In the late 1800s, elite colleges admitted students from private schools based on entrance exams in Latin and Greek. State schools let in almost everyone who graduated from high schools certified by the universities’ professors. It wasn’t until private colleges opened their admissions to public school students that anyone saw the need for an application. There were more students than the schools could serve, and administrators noted with dismay that selecting based on academic merit alone dangerously increased the percentage of Jewish students.
In 1919, unveiled the first modern college application. The eight-page form requested, among other things, a photograph, “religious affiliation,” and “mother’s maiden name in full.” , and created their own forms, as Jerome Karabel details in his book requesting photographs and instituting personal interviews. As one admiring Harvard board member put it, there was “consequently no Jew question at Princeton.”
The “character”-based application spread from the Northeast across the country. It eventually evolved into what became known as the Common Application, which began in 1975 and currently serves 517 colleges. Where the application was initially devised to exclude, it now serves to include. Schools, not just applicants, want to be “well rounded.” The Common Application gives students the option of including religious preference and race (“please indicate how you identify yourself”).
There have, however, been drawbacks to relying on a single form. This year, the Common App came under fire for the glitches in its new online system: credit cards or essays weren’t accepted; information had to be entered two or three times. Colleges were forced to extend their early-decision deadlines, and some reverted to paper applications. The Common App officials got almost as much flak for changing the essay question: “We got some criticism when we said we were going to get rid of ‘topic of your choice,’ ” says Scott Anderson, director of policy for the Common Application, but it’s “so open-ended that unless students are very skilled writers, they’re hindered by the lack of focus.”
Many schools continue to require supplementary material. Columbia: “List the publications you read regularly, including print and electronic sources.” The at : “What do you hope to find over the rainbow?” That’s because applications don’t just filter students — they’re meant to attract them too. As the ’s website proclaims, “U. ’s provocative essay questions are almost as well known as our Nobel laureates — and at least as entertaining.”
Lee Bierer is an independent college counselor in North Carolina.
What do most applicants tend to have trouble with? The biggest area is the essay brainstorming. Most of them have not been taught to write using “I.” And if you look at the Common App essay- prompts this year, that’s what they’re all about: where students have come from, what’s unique about them.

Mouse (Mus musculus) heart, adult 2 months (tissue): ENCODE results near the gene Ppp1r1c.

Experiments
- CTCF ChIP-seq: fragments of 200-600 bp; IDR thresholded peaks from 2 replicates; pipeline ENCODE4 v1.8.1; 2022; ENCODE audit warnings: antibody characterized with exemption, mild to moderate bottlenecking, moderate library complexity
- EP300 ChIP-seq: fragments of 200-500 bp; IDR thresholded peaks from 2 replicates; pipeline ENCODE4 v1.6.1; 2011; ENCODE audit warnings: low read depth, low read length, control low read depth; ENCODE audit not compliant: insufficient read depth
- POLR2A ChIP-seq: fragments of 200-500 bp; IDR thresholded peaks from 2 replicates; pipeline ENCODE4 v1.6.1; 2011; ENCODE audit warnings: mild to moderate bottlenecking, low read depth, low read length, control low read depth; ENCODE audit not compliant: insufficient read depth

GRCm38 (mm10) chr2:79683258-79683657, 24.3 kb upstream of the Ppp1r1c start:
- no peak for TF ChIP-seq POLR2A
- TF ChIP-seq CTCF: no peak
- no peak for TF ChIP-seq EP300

Why do parents seek you out? A lot of parents want peace in the home. Parents always say: “If I had asked them to do that, they never would have done it!”Continue reading the main story
Some Tips to Consider:
Here is a tip directly from UT Austin:
“Leadership can be demonstrated by positions you hold as an officer in a club or organization, but other types of leadership are important too. Leaders can emerge in various situations at any given time, including outside of the school experience. Please share a brief description of the type of leadership qualities you possess, from school and non-school related experiences, including demonstrations of leadership in your job, your community, or within your family responsibilities, and then share how you hope to demonstrate leadership as a member of our campus community.”
The most effective way to respond to this prompt is to split it into two parts. Part 1 should concern your experience with leadership or cultivating a leadership skill. Part 2 should directly respond to Part 1 by analyzing how the identified skill will apply directly to a campus group or community at UT Austin.
For example, you could begin by describing your experience volunteering or tutoring at a local elementary school. Instead of simply saying you were “a leader” to the younger kids, focus on describing the types of qualities you learned and how. If the kids often struggled with paying attention or staying on task, you could explain how you learned to temper expectations, be patient, and interact with a cool head. When the kids recognized how patient and composed you were, they adopted the same demeanor when solving problems and improved drastically. You could even go in-depth about particular moments or instances in which you learned a certain skill or developed a leadership quality. Further, you can also discuss what leadership means to you, potentially touching on the types of qualities you value in a leader.
Following your anecdote, you can specifically show how your leadership qualities will be used at UT Austin. For example, if you are interested in leading outreach projects in local Austin communities or even other countries, you can explain how the quality of “patience” will come in handy when convincing organizations to let you work with them. If you do a mission trip in another country, patience is often crucial for forming relationships and overcoming social or linguistic barriers, as well. The point of this example is to show how clearly you must organize the response and how the specific quality you discuss in your personal anecdote must also motivate your application to UT Austin.